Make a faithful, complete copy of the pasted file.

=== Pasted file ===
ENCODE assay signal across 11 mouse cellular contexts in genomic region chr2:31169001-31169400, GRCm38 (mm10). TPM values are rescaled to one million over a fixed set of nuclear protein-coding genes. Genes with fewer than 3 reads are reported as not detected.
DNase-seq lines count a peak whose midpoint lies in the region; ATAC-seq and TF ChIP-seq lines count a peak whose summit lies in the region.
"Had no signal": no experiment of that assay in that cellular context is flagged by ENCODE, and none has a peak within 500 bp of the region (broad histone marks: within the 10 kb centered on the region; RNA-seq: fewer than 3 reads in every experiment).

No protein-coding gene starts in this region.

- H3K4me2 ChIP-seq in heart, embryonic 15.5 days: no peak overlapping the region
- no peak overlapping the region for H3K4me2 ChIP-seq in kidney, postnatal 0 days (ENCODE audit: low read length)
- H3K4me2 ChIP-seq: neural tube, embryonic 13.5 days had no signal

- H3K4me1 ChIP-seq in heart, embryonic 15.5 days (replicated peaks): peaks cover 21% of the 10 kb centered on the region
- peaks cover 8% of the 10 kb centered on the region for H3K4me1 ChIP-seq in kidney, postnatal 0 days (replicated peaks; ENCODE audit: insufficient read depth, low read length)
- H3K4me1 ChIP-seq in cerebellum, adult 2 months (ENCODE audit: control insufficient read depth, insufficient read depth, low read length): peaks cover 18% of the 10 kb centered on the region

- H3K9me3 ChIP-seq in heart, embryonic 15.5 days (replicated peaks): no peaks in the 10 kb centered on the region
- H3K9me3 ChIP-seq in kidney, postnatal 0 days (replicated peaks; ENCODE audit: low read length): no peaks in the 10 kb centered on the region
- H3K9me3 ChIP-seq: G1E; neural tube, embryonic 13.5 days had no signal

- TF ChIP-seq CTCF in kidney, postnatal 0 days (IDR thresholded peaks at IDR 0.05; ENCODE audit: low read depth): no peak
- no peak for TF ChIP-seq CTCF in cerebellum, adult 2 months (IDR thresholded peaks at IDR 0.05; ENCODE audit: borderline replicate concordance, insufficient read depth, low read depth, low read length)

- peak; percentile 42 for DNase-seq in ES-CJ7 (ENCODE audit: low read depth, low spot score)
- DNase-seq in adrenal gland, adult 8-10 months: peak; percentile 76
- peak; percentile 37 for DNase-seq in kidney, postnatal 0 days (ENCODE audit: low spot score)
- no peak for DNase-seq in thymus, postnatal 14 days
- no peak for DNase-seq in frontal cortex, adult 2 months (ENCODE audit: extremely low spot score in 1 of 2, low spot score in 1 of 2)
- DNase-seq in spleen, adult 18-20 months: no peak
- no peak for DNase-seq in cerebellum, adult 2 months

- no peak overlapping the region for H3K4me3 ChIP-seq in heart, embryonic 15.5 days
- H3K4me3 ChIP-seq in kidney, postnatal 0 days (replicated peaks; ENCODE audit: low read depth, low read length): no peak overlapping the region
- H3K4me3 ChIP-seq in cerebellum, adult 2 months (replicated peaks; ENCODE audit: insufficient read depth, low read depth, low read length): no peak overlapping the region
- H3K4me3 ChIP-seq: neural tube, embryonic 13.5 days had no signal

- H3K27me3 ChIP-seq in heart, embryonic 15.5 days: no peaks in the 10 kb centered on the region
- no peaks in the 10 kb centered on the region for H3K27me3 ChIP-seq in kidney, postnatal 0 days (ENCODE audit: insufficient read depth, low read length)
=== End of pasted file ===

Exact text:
ENCODE assay signal across 11 mouse cellular contexts in genomic region chr2:31169001-31169400, GRCm38 (mm10). TPM values are rescaled to one million over a fixed set of nuclear protein-coding genes. Genes with fewer than 3 reads are reported as not detected.
DNase-seq lines count a peak whose midpoint lies in the region; ATAC-seq and TF ChIP-seq lines count a peak whose summit lies in the region.
"Had no signal": no experiment of that assay in that cellular context is flagged by ENCODE, and none has a peak within 500 bp of the region (broad histone marks: within the 10 kb centered on the region; RNA-seq: fewer than 3 reads in every experiment).

No protein-coding gene starts in this region.

- H3K4me2 ChIP-seq in heart, embryonic 15.5 days: no peak overlapping the region
- no peak overlapping the region for H3K4me2 ChIP-seq in kidney, postnatal 0 days (ENCODE audit: low read length)
- H3K4me2 ChIP-seq: neural tube, embryonic 13.5 days had no signal

- H3K4me1 ChIP-seq in heart, embryonic 15.5 days (replicated peaks): peaks cover 21% of the 10 kb centered on the region
- peaks cover 8% of the 10 kb centered on the region for H3K4me1 ChIP-seq in kidney, postnatal 0 days (replicated peaks; ENCODE audit: insufficient read depth, low read length)
- H3K4me1 ChIP-seq in cerebellum, adult 2 months (ENCODE audit: control insufficient read depth, insufficient read depth, low read length): peaks cover 18% of the 10 kb centered on the region

- H3K9me3 ChIP-seq in heart, embryonic 15.5 days (replicated peaks): no peaks in the 10 kb centered on the region
- H3K9me3 ChIP-seq in kidney, postnatal 0 days (replicated peaks; ENCODE audit: low read length): no peaks in the 10 kb centered on the region
- H3K9me3 ChIP-seq: G1E; neural tube, embryonic 13.5 days had no signal

- TF ChIP-seq CTCF in kidney, postnatal 0 days (IDR thresholded peaks at IDR 0.05; ENCODE audit: low read depth): no peak
- no peak for TF ChIP-seq CTCF in cerebellum, adult 2 months (IDR thresholded peaks at IDR 0.05; ENCODE audit: borderline replicate concordance, insufficient read depth, low read depth, low read length)

- peak; percentile 42 for DNase-seq in ES-CJ7 (ENCODE audit: low read depth, low spot score)
- DNase-seq in adrenal gland, adult 8-10 months: peak; percentile 76
- peak; percentile 37 for DNase-seq in kidney, postnatal 0 days (ENCODE audit: low spot score)
- no peak for DNase-seq in thymus, postnatal 14 days
- no peak for DNase-seq in frontal cortex, adult 2 months (ENCODE audit: extremely low spot score in 1 of 2, low spot score in 1 of 2)
- DNase-seq in spleen, adult 18-20 months: no peak
- no peak for DNase-seq in cerebellum, adult 2 months

- no peak overlapping the region for H3K4me3 ChIP-seq in heart, embryonic 15.5 days
- H3K4me3 ChIP-seq in kidney, postnatal 0 days (replicated peaks; ENCODE audit: low read depth, low read length): no peak overlapping the region
- H3K4me3 ChIP-seq in cerebellum, adult 2 months (replicated peaks; ENCODE audit: insufficient read depth, low read depth, low read length): no peak overlapping the region
- H3K4me3 ChIP-seq: neural tube, embryonic 13.5 days had no signal

- H3K27me3 ChIP-seq in heart, embryonic 15.5 days: no peaks in the 10 kb centered on the region
- no peaks in the 10 kb centered on the region for H3K27me3 ChIP-seq in kidney, postnatal 0 days (ENCODE audit: insufficient read depth, low read length)